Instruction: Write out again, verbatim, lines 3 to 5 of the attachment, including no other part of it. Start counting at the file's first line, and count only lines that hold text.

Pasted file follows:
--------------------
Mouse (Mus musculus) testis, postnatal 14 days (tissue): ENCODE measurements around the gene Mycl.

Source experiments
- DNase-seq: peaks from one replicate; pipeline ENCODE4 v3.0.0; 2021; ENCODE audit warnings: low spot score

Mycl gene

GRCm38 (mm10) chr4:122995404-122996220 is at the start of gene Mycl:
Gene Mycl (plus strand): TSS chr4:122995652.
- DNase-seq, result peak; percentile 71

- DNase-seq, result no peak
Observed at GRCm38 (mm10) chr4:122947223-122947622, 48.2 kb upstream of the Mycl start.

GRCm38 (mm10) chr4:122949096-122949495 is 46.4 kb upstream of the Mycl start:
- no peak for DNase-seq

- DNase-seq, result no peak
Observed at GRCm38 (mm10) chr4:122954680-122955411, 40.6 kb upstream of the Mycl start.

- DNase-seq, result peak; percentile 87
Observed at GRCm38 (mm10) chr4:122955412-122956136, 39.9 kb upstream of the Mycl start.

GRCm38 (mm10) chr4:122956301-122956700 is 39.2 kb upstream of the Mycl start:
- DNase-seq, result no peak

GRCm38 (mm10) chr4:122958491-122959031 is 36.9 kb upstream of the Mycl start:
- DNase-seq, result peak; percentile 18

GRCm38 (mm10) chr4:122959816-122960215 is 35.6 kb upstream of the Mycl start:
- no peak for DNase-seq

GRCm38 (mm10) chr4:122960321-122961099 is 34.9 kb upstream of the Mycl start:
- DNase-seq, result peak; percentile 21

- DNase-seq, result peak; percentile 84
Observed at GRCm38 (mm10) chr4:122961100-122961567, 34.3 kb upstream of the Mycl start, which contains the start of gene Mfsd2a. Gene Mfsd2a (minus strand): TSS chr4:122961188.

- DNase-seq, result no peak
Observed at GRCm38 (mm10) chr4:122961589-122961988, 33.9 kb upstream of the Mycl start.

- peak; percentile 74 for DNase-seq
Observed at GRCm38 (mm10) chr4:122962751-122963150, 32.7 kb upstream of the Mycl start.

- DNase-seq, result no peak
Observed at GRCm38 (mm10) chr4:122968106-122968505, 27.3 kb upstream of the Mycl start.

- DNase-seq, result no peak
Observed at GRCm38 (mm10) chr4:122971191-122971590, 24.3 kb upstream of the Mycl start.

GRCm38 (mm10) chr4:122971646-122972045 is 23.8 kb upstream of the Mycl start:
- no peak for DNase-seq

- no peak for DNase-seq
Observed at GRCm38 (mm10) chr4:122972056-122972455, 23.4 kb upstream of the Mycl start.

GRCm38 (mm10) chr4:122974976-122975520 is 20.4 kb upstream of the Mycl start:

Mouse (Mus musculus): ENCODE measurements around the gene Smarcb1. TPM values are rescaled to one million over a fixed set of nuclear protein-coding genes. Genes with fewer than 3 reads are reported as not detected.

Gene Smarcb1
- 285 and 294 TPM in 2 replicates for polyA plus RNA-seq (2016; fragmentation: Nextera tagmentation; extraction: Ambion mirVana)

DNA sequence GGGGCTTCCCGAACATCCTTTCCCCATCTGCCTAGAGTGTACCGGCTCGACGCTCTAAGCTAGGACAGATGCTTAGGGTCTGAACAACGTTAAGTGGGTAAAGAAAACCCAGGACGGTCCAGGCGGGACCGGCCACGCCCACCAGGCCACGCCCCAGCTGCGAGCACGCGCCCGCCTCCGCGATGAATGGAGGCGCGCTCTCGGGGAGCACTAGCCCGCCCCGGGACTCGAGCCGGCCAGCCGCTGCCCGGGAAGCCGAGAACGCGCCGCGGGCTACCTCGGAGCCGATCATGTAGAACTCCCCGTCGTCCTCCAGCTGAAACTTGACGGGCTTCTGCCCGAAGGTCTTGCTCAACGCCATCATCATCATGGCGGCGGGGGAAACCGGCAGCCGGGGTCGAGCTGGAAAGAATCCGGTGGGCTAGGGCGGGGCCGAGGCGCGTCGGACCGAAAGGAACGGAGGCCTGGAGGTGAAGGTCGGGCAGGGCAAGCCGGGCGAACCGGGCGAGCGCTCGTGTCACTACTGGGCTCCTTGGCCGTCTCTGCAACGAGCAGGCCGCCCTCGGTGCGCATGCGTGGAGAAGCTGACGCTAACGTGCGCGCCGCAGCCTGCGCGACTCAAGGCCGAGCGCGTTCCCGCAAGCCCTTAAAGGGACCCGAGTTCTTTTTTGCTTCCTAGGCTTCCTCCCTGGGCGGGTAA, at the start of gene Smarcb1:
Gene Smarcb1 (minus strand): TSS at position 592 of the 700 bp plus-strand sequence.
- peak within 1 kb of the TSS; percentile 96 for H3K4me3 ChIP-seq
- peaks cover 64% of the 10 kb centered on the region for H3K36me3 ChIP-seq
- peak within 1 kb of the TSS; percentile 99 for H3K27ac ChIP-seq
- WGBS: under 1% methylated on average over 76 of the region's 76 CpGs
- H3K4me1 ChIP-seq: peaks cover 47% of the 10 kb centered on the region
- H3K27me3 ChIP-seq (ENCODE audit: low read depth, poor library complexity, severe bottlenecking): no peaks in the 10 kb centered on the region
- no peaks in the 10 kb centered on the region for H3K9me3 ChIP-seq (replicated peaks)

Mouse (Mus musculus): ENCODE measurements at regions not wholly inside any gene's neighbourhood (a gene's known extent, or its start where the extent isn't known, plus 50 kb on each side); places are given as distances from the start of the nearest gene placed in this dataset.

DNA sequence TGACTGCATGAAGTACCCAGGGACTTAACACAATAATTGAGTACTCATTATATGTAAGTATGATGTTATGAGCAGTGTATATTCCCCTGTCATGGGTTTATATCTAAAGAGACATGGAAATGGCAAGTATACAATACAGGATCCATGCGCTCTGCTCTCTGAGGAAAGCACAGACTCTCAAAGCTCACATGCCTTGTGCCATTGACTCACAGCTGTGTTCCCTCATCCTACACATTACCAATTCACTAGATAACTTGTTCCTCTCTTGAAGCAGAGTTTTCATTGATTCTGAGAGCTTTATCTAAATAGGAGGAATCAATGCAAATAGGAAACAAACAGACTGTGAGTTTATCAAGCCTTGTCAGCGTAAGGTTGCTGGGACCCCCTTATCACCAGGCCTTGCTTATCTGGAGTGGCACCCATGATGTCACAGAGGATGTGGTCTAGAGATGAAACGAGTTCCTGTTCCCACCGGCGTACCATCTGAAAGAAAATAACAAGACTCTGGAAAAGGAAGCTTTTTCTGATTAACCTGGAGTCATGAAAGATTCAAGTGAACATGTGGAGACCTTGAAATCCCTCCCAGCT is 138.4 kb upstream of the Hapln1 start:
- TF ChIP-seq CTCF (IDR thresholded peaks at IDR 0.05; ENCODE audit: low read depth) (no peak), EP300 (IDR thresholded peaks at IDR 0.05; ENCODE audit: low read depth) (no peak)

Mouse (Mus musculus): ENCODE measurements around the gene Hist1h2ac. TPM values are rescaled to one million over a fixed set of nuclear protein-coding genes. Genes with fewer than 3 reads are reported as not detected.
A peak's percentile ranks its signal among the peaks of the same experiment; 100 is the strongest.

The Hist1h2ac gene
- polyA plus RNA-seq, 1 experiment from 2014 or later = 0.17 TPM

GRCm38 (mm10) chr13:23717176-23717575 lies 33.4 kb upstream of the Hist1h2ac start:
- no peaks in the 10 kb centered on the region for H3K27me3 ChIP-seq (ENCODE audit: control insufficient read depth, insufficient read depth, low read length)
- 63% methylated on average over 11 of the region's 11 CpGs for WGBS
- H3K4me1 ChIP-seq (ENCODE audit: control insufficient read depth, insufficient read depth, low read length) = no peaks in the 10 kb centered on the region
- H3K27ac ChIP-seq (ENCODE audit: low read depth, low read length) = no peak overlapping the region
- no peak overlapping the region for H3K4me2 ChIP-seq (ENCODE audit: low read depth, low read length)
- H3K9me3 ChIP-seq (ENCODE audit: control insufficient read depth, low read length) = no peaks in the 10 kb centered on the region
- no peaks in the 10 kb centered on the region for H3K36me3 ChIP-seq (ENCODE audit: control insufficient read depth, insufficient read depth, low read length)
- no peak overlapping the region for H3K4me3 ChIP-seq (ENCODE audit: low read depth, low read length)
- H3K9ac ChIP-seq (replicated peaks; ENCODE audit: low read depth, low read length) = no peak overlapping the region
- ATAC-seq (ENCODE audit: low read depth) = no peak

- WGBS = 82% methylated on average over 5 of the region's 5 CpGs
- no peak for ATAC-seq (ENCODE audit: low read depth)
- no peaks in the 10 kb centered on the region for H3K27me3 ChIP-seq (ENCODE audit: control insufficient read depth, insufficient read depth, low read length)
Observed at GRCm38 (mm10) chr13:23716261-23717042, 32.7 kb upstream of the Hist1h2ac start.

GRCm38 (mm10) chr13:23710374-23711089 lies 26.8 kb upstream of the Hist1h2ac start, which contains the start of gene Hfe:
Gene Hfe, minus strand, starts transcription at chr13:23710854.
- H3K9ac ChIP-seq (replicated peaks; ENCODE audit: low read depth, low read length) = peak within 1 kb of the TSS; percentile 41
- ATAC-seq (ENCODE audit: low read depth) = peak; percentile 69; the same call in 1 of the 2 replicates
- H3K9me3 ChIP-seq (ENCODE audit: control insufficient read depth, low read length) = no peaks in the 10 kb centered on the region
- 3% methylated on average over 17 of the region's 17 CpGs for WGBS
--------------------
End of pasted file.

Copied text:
- DNase-seq: peaks from one replicate; pipeline ENCODE4 v3.0.0; 2021; ENCODE audit warnings: low spot score

Mycl gene

GRCm38 (mm10) chr4:122995404-122996220 is at the start of gene Mycl: